Sunday evening I opened my eyes to Dakota Fanning’s ratty little grin and was relieved. I had fallen asleep on the flight back from Park City and awoke to find that the in-flight movie was Dreamer: Inspired by a True Story. I couldn’t possibly imagine a more concrete sign that Sundance was finally over. The 737 cabin was crammed with bleary-eyed film fest survivors, their mud-snow-spattered jeans and ruined Ugg boots the major souvenirs of multiple hikes up and down Main Street. Industry talk was surprisingly mum on the return to Gotham. The passengers were no longer debating every little detail of every little movie. Mostly, they seemed tired — happy it was over.
And they weren’t the only ones. Early that morning, at a diner high on Main, a waiter asked a sluggish coworker if everything was okay. She smiled reassuringly and replied "Today is the last day of Sundance. I couldn’t ask for anything more." So, yeah, 10 days of moviegoing — or in the case of Utah residents, 10 days of bending over backwards for moviegoers in order bolster the local economy — can take its toll. But before we get too cynical, consider these brief but optimistic scenes of Sundance blossoming:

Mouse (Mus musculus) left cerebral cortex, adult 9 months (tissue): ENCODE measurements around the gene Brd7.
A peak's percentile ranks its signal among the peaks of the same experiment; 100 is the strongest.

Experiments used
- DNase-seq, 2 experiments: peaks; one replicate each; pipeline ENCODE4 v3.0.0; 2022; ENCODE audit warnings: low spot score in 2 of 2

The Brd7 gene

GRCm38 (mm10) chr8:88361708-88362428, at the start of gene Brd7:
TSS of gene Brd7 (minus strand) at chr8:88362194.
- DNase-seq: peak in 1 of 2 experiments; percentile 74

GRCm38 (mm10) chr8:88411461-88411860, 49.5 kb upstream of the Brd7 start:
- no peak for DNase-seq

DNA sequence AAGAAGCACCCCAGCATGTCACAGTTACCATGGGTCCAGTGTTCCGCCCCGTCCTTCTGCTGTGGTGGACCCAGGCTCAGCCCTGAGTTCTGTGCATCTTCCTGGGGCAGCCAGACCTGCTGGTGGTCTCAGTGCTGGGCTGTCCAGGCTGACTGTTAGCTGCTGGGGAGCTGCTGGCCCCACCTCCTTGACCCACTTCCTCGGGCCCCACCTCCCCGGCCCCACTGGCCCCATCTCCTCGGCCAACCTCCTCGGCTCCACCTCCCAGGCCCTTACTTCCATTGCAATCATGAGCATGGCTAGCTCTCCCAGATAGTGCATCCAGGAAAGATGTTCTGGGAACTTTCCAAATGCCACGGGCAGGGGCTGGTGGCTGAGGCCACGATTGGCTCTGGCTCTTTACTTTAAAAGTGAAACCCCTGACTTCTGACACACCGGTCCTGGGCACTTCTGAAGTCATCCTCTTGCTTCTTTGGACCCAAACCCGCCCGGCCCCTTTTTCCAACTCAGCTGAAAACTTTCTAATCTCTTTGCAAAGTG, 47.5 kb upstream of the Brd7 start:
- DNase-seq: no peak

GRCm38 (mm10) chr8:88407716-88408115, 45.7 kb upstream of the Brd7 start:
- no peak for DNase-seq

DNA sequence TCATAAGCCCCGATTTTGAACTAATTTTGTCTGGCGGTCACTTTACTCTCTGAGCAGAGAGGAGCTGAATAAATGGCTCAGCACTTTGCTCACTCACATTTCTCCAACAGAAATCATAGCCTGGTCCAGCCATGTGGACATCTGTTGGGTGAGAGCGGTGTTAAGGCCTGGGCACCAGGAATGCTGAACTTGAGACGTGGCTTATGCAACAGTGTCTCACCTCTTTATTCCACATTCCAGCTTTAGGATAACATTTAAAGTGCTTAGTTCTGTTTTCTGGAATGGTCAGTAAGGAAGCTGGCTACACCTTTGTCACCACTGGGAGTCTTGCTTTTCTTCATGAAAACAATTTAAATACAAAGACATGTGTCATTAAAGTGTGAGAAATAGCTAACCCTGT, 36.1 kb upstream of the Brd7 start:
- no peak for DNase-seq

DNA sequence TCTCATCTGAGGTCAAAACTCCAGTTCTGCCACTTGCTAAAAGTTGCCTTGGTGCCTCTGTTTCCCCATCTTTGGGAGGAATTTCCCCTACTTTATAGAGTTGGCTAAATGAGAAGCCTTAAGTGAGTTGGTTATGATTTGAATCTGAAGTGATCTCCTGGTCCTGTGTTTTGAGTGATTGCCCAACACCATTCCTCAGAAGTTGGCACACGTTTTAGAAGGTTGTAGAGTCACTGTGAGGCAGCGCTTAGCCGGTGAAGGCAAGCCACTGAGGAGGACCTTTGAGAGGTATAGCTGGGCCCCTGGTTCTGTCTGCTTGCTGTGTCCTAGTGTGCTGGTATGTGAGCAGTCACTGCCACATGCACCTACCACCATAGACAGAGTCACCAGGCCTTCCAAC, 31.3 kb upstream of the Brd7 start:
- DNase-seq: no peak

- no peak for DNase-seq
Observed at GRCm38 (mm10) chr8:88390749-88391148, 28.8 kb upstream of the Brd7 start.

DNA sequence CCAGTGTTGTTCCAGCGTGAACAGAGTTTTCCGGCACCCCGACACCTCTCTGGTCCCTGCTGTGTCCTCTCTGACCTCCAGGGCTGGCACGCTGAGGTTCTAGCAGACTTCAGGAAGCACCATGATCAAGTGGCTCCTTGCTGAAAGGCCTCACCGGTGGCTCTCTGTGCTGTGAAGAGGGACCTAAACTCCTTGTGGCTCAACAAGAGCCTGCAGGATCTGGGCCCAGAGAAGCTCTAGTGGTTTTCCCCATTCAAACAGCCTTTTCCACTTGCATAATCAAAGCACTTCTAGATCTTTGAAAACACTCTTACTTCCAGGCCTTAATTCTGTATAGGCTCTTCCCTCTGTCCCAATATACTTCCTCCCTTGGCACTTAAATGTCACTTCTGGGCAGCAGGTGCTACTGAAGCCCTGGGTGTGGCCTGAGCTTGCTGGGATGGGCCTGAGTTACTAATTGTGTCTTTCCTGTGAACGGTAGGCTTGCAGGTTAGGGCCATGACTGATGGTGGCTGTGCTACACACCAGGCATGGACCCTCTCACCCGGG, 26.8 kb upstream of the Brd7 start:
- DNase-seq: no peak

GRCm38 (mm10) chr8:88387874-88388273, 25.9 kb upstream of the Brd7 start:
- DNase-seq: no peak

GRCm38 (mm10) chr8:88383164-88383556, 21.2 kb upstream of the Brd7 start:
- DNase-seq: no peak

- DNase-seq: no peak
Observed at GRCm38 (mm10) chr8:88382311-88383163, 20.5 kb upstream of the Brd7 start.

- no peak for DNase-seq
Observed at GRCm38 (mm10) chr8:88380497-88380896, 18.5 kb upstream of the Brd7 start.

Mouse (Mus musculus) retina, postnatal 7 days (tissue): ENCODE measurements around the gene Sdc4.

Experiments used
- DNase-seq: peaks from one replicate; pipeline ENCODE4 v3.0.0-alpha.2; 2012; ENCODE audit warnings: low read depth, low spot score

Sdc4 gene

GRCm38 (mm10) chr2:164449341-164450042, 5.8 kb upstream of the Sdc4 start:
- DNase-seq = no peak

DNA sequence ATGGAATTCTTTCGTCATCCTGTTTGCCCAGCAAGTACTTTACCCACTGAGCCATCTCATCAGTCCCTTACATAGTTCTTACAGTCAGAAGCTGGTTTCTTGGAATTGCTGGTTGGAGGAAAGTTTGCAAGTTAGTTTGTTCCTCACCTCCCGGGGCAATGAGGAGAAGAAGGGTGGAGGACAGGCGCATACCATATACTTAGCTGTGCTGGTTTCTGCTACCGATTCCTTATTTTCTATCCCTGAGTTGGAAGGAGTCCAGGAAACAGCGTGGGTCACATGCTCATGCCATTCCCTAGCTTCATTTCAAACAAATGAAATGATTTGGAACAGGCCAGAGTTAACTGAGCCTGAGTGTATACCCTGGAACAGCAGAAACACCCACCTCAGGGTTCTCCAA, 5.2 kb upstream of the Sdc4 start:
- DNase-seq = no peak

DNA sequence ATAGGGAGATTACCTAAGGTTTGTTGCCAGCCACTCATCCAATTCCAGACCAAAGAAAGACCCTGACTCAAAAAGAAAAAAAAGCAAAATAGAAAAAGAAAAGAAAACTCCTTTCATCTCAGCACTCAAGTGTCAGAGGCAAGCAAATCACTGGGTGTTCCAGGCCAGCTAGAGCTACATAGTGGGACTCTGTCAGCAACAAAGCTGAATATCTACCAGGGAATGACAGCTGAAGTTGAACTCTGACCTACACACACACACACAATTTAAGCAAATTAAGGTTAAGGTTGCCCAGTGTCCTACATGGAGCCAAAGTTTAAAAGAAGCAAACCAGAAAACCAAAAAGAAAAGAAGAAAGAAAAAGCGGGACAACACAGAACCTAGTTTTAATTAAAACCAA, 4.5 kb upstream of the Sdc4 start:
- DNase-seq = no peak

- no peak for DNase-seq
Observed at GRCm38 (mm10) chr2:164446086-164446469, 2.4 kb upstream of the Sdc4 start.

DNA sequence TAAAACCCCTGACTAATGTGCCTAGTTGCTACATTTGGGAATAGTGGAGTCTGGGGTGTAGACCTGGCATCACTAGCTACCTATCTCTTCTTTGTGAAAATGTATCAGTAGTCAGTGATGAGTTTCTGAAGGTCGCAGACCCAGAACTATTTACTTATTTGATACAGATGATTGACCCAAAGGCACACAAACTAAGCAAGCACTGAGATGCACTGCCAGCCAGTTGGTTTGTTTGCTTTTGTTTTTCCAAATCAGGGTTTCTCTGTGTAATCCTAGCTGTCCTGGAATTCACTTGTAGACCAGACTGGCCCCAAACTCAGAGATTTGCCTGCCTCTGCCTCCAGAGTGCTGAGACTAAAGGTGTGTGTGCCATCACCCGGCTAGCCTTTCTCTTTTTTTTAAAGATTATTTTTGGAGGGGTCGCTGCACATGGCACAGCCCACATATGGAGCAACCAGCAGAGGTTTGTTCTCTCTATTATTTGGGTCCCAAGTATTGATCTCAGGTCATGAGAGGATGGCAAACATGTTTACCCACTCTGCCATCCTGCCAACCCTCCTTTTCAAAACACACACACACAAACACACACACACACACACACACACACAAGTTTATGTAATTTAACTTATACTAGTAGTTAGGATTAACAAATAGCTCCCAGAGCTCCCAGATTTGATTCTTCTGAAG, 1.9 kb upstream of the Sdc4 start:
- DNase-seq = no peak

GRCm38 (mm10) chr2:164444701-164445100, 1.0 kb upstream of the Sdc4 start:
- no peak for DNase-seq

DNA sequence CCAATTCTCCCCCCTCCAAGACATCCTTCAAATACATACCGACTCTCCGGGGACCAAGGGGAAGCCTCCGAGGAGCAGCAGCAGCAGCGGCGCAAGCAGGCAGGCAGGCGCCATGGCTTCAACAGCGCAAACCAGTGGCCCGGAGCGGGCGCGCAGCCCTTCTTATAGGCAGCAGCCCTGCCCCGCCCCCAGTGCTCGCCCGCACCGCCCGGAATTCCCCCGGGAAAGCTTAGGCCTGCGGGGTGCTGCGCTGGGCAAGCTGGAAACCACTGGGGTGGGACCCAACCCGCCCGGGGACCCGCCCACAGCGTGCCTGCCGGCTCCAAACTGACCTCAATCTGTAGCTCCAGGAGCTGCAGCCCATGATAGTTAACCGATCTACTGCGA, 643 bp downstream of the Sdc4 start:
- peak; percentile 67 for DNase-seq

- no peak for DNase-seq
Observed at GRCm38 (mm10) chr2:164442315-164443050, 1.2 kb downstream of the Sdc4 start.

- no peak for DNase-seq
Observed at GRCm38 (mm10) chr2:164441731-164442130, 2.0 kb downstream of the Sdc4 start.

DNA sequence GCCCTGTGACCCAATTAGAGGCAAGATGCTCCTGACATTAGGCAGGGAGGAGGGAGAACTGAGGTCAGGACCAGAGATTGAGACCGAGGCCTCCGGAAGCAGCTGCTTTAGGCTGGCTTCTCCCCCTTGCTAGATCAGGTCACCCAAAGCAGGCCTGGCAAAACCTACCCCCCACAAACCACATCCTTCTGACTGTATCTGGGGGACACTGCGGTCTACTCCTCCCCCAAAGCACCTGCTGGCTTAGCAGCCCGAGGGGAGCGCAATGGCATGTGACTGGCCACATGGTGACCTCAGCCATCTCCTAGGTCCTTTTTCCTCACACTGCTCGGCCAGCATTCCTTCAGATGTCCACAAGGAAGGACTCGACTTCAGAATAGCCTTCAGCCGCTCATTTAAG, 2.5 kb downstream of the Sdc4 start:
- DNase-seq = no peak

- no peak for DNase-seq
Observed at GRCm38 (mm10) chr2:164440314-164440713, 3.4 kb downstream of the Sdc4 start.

During the closing night screening of Nick Cassavetes’ Alpha Dogon Friday night, I was seated directly in front of 17-year-old costarAnton Yelchin (center, with Justin Timberlake and Cassavetes) and his doting mother. The Russian-born child actor hasbeen in several films, but this one has the potential to be huge. It’sTimberlake’s acting debut, first of all. Secondly, it’s good,and with a handful of young, attractive faces from Timberlake to EmileHirsch to Dominique Swain, Alpha Dog may launch a whole newpost-hip-hop Brat Pack.